Fill Up Your Creative Batteries With Austin Kleon’s Priceless Advice
Austin Kleon is a writer who draws. If you are not familiar with Kleon’s work, he is an artist who gained a lot of attention a few years back with his Newspaper Blackout’s poems and hit home with ‘Steal Like An Artist‘, a manifesto he wrote to his younger self and “to anyone who’s trying to inject some creativity into their life and their work.”
That would be us.
I’ve been following Kleon for couple of years now, and he has done a lot of talks in high profile venues, TED, Pixar, Creative Mornings, you name it, he’s been there. But I particularly enjoyed his conversation with Chase Jarvis at Chase Jarvis Live that took place couple of days ago, and thought you might too!
One of the reason I particularly enjoy Kleon is that I relate to his lifestyle which is, as he says it himself, ‘very boring’. I wake up, I make coffee, I work. I go to yoga at some point during the day, I work some more and, at night, I read a book or watch a TV show or a movie, and I sleep. This is my routine every day when I’m not shooting. I love it, I can’t get enough of it, but it’s not glamorous.
It can be hard to explain to others what you do (or even that you are doing something), especially if your friends have regular jobs with a warm salary falling at the end of the month, and Saturdays and Sundays to get drunk and “entertain” themselves. We (freelance creatives/storytellers) need to work harder, for little to no-pay, not knowing when or if it will get us anywhere. So love and faith are a big part of the process. And its spine is made of work.
And sometimes, you need to hear someone else’s view point and fill-up your batteries. So, following my recent trend of highlighting key points in lectures, presentations, conferences and all that jazz, below is my very own ‘Kleon selection‘ that will, I hope, inspire you too:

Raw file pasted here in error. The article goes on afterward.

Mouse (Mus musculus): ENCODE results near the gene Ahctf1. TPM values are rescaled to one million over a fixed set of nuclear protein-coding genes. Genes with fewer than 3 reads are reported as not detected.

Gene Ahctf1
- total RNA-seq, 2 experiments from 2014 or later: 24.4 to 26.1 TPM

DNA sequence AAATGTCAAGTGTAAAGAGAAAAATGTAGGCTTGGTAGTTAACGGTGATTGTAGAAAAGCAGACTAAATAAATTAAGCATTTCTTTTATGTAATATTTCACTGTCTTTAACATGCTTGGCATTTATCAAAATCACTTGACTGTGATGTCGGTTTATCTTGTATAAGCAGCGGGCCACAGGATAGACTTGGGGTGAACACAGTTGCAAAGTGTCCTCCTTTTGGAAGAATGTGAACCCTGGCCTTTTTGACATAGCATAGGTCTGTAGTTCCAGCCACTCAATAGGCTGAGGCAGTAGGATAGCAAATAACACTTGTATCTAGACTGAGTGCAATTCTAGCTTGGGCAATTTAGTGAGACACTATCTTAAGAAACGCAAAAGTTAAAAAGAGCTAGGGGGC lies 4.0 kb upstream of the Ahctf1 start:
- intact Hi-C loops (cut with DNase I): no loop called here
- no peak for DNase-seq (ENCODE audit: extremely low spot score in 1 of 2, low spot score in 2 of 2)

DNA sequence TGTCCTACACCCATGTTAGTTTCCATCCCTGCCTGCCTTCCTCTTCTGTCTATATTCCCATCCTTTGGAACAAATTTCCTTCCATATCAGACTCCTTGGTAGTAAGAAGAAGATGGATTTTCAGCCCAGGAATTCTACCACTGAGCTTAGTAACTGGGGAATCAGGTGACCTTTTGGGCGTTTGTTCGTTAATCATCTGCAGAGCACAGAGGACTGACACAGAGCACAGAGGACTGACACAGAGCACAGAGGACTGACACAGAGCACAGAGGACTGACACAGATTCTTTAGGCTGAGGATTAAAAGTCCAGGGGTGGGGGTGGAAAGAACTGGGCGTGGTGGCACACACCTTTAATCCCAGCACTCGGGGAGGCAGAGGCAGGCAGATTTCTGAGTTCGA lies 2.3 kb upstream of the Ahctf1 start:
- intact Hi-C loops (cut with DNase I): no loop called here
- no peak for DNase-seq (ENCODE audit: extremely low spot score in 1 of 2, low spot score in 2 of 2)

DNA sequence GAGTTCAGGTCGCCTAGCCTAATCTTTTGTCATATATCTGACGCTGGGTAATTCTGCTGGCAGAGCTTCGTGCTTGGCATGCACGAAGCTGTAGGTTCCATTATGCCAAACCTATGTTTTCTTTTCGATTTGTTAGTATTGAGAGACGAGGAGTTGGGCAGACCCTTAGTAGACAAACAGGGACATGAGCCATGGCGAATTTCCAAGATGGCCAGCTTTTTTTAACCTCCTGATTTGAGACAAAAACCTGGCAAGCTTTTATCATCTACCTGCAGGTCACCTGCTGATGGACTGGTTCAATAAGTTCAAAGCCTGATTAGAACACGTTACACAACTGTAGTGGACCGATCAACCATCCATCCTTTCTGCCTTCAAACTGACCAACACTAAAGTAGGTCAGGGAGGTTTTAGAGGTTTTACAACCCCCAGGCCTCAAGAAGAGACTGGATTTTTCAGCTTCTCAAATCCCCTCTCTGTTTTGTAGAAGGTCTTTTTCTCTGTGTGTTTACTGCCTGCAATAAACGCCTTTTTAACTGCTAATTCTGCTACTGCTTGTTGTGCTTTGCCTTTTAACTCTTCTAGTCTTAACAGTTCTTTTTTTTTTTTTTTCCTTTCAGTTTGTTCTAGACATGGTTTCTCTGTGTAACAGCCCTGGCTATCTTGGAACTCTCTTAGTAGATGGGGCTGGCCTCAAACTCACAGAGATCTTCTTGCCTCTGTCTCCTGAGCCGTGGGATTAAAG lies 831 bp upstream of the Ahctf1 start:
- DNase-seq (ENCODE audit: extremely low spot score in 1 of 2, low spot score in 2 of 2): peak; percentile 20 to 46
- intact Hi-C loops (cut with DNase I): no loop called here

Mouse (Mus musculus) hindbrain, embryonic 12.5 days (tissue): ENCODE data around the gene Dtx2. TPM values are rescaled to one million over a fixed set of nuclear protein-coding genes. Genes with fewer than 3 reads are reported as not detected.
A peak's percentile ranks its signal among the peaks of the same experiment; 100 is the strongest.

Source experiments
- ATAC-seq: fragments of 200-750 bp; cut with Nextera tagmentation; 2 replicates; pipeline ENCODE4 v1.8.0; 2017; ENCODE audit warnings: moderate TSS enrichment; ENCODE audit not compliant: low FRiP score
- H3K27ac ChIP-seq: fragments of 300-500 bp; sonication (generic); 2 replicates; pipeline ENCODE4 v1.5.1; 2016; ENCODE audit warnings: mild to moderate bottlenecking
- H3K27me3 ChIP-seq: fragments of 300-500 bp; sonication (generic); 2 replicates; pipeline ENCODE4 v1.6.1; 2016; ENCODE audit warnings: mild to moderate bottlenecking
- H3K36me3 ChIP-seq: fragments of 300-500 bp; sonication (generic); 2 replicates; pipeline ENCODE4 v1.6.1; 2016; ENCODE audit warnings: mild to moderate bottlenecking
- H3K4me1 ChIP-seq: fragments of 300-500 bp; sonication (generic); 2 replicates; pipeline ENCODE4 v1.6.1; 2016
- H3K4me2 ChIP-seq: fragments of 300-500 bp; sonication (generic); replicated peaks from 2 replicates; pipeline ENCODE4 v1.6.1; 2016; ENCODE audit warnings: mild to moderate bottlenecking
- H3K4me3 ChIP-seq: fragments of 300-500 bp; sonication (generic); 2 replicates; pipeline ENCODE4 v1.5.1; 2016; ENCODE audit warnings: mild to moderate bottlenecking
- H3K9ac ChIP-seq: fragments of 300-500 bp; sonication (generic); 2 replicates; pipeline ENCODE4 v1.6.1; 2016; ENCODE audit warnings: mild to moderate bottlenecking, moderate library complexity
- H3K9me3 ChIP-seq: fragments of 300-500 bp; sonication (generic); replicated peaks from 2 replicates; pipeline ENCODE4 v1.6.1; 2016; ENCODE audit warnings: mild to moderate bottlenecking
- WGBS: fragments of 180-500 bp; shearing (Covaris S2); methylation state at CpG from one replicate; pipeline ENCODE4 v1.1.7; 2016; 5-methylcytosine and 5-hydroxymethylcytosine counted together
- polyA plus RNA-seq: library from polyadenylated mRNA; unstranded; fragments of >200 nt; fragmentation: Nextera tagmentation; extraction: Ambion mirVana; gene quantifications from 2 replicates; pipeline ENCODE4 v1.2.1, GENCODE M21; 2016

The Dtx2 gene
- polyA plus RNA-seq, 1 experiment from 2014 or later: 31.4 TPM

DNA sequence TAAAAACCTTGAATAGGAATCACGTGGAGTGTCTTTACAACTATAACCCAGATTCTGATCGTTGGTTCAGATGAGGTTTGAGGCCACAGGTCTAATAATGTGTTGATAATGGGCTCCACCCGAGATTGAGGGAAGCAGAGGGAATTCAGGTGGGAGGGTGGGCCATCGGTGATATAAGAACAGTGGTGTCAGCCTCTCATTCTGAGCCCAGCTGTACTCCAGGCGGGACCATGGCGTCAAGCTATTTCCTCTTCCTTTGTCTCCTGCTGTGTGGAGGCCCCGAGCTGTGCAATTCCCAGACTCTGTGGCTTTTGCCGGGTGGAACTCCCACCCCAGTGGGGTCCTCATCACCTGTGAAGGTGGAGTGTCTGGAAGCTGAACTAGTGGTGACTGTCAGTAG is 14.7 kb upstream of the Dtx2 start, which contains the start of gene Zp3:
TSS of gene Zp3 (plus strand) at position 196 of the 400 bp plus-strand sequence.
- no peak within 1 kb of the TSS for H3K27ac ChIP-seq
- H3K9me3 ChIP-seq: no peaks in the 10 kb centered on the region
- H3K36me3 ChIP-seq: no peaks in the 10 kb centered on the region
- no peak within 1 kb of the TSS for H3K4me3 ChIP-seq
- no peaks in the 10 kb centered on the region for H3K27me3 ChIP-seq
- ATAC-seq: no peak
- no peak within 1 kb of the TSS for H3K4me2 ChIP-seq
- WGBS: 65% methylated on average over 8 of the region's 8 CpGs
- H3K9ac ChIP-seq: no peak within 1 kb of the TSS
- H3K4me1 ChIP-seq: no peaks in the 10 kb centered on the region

#1 – Small Things Get Big Over Time.
It’s a simple concept that is hard to follow, but when you do, things radically change for you: take on a project that you can do once a day. May it be a side project or a main project. 365 are life-changers, so much so that even Mark Zuckerberg made it one of his habits. And as Kleon puts it: “If you do one thing every day, you will have a body of work by the end of the year.”
#2 – The Most Boring Your Life, The Better The Art.
What this really means is: Do. The. Work. Truth is, I don’t think Kleon sees his life as boring, and neither do I. I think he loves it. And if you love what you’re doing, you will love working. But you need to do the work. “Creativity takes a lot of work and energy. You sit down in the same place everyday and you do the work.” There is no other way to put it, which is why we end up saying it’s boring.
#3 – You Are Only Half Of the Equation.
For Kleon, creation is a two-way street and can’t be complete until it reaches someone else. “It’s an interaction between you and the person who is going to experience the work. And the person who is going to experience the work is bringing just as much to it and is just as important as you are.”
#4 – Share Your Process.